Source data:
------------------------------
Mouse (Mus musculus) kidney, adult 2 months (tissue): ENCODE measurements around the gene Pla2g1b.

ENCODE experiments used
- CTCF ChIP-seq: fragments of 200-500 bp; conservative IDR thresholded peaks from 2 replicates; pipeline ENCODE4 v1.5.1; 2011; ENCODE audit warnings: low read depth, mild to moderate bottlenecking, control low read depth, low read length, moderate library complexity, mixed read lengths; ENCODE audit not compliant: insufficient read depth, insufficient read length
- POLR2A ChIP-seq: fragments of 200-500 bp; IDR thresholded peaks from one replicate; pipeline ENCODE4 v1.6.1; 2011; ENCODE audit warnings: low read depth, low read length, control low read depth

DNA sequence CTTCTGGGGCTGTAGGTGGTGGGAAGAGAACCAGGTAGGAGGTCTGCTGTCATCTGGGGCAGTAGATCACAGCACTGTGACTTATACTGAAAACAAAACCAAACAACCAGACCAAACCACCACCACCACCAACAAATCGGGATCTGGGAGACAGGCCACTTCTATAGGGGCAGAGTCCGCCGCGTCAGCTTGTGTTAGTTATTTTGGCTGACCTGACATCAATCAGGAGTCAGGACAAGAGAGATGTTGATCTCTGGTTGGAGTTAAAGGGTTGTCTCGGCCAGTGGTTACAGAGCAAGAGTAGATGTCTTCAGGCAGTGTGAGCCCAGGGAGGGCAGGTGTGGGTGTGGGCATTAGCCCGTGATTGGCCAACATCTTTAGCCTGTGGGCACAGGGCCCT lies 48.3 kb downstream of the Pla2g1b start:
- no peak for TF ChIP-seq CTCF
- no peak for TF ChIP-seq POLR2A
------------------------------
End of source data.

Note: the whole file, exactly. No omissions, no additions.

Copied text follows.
Mouse (Mus musculus) kidney, adult 2 months (tissue): ENCODE measurements around the gene Pla2g1b.

ENCODE experiments used
- CTCF ChIP-seq: fragments of 200-500 bp; conservative IDR thresholded peaks from 2 replicates; pipeline ENCODE4 v1.5.1; 2011; ENCODE audit warnings: low read depth, mild to moderate bottlenecking, control low read depth, low read length, moderate library complexity, mixed read lengths; ENCODE audit not compliant: insufficient read depth, insufficient read length
- POLR2A ChIP-seq: fragments of 200-500 bp; IDR thresholded peaks from one replicate; pipeline ENCODE4 v1.6.1; 2011; ENCODE audit warnings: low read depth, low read length, control low read depth

DNA sequence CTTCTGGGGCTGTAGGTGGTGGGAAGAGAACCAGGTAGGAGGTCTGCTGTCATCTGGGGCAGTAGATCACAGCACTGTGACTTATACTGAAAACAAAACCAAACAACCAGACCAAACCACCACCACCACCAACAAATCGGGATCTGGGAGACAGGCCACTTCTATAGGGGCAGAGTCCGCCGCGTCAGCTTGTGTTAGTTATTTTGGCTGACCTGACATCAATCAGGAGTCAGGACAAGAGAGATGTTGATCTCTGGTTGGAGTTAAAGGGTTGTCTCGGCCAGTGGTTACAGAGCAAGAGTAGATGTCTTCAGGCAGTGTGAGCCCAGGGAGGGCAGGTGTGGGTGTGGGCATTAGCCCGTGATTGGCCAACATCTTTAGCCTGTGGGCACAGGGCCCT lies 48.3 kb downstream of the Pla2g1b start:
- no peak for TF ChIP-seq CTCF
- no peak for TF ChIP-seq POLR2A